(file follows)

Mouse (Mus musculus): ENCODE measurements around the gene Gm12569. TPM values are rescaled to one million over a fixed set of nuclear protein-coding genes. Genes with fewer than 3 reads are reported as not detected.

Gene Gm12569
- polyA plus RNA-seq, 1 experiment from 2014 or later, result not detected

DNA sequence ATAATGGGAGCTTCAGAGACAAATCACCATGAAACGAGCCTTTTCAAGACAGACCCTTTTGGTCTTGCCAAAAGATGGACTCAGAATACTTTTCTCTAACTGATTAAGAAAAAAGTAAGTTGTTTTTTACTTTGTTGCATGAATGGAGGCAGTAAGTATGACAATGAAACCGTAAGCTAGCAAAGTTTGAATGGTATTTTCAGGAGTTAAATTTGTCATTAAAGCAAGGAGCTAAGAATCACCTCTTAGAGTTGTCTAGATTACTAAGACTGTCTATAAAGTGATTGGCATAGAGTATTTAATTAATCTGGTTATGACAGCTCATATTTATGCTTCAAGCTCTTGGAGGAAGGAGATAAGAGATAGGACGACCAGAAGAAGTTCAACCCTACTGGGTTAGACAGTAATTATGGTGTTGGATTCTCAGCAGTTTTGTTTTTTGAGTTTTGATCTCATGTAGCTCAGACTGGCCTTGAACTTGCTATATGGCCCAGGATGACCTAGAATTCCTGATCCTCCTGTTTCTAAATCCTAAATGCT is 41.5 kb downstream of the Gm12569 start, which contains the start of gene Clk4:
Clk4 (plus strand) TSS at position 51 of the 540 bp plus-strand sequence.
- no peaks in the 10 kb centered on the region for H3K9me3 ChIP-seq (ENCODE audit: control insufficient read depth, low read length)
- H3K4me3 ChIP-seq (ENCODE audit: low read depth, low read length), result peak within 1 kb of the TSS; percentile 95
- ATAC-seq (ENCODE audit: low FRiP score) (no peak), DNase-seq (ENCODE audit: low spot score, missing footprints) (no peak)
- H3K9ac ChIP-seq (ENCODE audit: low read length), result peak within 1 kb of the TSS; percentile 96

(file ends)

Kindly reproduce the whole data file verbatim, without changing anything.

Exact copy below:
Mouse (Mus musculus): ENCODE measurements around the gene Gm12569. TPM values are rescaled to one million over a fixed set of nuclear protein-coding genes. Genes with fewer than 3 reads are reported as not detected.

Gene Gm12569
- polyA plus RNA-seq, 1 experiment from 2014 or later, result not detected

DNA sequence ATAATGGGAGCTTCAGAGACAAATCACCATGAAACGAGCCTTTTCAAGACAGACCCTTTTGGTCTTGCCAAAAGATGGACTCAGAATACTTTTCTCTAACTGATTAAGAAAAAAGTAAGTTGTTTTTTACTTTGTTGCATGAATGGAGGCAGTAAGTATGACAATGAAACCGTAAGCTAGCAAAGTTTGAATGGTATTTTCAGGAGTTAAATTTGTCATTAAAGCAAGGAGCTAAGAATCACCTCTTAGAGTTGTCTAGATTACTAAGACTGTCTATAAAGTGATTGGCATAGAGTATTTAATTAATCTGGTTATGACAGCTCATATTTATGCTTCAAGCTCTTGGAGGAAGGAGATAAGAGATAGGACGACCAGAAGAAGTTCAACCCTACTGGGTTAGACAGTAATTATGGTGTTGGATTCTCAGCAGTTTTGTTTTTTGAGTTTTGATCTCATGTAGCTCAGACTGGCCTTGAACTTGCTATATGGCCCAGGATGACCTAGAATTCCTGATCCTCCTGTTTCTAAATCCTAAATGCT is 41.5 kb downstream of the Gm12569 start, which contains the start of gene Clk4:
Clk4 (plus strand) TSS at position 51 of the 540 bp plus-strand sequence.
- no peaks in the 10 kb centered on the region for H3K9me3 ChIP-seq (ENCODE audit: control insufficient read depth, low read length)
- H3K4me3 ChIP-seq (ENCODE audit: low read depth, low read length), result peak within 1 kb of the TSS; percentile 95
- ATAC-seq (ENCODE audit: low FRiP score) (no peak), DNase-seq (ENCODE audit: low spot score, missing footprints) (no peak)
- H3K9ac ChIP-seq (ENCODE audit: low read length), result peak within 1 kb of the TSS; percentile 96